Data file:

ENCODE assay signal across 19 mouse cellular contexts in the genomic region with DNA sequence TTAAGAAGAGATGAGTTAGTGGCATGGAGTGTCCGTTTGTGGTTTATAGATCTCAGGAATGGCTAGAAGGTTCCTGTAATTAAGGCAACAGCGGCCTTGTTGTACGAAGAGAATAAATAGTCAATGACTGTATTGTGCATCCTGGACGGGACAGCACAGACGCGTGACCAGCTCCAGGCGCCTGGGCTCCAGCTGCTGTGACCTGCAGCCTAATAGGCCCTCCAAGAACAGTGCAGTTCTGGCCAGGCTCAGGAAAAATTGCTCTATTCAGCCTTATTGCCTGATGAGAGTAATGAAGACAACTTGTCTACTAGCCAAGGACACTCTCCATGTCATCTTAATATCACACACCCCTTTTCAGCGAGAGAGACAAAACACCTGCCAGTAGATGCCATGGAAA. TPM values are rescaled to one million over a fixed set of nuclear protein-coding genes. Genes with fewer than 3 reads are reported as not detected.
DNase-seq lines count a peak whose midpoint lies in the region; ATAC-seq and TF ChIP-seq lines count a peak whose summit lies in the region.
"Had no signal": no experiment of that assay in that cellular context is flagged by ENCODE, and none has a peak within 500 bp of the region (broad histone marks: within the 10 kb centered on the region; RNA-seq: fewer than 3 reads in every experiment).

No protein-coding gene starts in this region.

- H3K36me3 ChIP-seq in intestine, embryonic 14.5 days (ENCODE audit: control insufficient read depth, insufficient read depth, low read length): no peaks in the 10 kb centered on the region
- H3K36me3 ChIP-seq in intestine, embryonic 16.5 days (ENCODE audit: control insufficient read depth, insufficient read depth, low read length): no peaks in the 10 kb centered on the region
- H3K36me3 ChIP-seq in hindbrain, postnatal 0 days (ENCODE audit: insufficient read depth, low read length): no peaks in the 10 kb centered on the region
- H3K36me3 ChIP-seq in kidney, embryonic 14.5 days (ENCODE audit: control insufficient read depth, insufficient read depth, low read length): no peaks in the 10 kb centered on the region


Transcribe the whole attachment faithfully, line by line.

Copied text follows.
ENCODE assay signal across 19 mouse cellular contexts in the genomic region with DNA sequence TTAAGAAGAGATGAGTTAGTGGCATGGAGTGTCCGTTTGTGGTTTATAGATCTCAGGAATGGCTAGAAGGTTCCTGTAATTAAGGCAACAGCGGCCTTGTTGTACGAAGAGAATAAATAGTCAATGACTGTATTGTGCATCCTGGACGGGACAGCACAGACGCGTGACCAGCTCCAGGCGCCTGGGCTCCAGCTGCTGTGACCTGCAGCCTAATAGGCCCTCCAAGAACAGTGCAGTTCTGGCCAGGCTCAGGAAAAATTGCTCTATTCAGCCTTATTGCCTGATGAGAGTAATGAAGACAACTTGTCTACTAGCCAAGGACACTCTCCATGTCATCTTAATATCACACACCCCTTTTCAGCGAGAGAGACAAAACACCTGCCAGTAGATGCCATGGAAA. TPM values are rescaled to one million over a fixed set of nuclear protein-coding genes. Genes with fewer than 3 reads are reported as not detected.
DNase-seq lines count a peak whose midpoint lies in the region; ATAC-seq and TF ChIP-seq lines count a peak whose summit lies in the region.
"Had no signal": no experiment of that assay in that cellular context is flagged by ENCODE, and none has a peak within 500 bp of the region (broad histone marks: within the 10 kb centered on the region; RNA-seq: fewer than 3 reads in every experiment).

No protein-coding gene starts in this region.

- H3K36me3 ChIP-seq in intestine, embryonic 14.5 days (ENCODE audit: control insufficient read depth, insufficient read depth, low read length): no peaks in the 10 kb centered on the region
- H3K36me3 ChIP-seq in intestine, embryonic 16.5 days (ENCODE audit: control insufficient read depth, insufficient read depth, low read length): no peaks in the 10 kb centered on the region
- H3K36me3 ChIP-seq in hindbrain, postnatal 0 days (ENCODE audit: insufficient read depth, low read length): no peaks in the 10 kb centered on the region
- H3K36me3 ChIP-seq in kidney, embryonic 14.5 days (ENCODE audit: control insufficient read depth, insufficient read depth, low read length): no peaks in the 10 kb centered on the region